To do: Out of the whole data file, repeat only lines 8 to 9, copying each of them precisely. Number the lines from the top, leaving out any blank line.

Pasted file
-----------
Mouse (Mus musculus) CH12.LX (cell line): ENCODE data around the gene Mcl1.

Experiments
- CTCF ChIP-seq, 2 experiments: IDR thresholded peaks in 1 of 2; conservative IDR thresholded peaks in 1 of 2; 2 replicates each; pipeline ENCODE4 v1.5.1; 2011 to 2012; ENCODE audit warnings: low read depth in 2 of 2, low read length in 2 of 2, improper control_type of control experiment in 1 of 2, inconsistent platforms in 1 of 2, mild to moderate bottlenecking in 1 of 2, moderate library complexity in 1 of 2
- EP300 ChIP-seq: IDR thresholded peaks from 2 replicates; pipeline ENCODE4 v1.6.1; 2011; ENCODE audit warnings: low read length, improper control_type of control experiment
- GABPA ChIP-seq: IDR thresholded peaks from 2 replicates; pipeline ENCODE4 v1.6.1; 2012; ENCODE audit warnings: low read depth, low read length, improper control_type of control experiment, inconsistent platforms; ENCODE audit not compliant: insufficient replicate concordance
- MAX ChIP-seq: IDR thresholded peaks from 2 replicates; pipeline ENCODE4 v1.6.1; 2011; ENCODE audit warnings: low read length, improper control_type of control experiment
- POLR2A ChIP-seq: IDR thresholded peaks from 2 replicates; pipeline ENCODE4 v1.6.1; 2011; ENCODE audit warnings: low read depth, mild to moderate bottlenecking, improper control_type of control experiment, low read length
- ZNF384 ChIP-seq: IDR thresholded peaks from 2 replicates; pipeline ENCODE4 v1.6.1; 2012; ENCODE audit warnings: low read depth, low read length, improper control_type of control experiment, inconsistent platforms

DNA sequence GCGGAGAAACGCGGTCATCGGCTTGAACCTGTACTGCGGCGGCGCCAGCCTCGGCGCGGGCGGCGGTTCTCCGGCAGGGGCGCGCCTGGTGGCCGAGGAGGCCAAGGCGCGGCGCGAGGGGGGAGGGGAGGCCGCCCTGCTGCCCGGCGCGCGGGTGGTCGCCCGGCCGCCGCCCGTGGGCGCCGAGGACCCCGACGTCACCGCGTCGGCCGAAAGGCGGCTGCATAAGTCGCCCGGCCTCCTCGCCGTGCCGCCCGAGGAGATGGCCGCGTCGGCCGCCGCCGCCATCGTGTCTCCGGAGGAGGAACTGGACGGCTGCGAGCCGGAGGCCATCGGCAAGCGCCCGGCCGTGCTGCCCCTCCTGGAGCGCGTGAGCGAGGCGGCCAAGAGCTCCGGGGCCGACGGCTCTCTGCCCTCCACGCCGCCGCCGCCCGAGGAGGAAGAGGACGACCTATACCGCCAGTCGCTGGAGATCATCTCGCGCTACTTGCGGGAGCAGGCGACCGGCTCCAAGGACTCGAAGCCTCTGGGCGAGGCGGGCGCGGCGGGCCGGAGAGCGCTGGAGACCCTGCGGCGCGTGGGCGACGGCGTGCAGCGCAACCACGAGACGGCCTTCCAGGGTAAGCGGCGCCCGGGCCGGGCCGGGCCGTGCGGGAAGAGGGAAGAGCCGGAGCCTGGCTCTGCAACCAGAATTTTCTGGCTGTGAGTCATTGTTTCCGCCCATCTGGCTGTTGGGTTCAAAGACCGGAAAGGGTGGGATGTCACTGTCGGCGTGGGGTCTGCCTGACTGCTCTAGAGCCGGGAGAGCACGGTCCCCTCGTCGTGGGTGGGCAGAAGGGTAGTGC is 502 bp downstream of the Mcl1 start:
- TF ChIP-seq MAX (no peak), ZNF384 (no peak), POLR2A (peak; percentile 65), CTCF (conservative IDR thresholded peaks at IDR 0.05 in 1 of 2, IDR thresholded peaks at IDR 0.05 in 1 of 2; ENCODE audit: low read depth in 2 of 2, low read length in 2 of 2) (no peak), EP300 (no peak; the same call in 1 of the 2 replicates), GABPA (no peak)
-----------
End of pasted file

- ZNF384 ChIP-seq: IDR thresholded peaks from 2 replicates; pipeline ENCODE4 v1.6.1; 2012; ENCODE audit warnings: low read depth, low read length, improper control_type of control experiment, inconsistent platforms

DNA sequence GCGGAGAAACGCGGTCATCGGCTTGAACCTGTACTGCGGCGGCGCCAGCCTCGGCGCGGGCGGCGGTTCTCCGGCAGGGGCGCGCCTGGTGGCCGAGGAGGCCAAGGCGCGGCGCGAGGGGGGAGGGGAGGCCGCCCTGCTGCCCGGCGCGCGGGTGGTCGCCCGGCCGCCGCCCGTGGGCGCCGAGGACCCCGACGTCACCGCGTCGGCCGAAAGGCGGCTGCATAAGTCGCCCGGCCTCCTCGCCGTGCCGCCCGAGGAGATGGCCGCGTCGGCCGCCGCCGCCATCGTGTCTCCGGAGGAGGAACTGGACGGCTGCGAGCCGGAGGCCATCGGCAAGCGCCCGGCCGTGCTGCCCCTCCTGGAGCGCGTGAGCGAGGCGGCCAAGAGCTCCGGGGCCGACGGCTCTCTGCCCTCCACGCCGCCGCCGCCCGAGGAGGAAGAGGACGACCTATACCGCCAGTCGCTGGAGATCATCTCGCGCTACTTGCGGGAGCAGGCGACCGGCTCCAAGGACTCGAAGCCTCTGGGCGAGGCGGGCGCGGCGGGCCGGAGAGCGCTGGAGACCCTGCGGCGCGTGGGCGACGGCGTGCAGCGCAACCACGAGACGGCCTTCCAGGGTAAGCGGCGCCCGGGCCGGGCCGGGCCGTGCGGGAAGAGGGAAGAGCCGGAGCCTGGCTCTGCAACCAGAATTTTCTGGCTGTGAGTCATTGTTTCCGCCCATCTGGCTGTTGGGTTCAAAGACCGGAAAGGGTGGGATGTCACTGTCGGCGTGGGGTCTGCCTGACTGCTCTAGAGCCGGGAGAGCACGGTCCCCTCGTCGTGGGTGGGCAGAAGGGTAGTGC is 502 bp downstream of the Mcl1 start: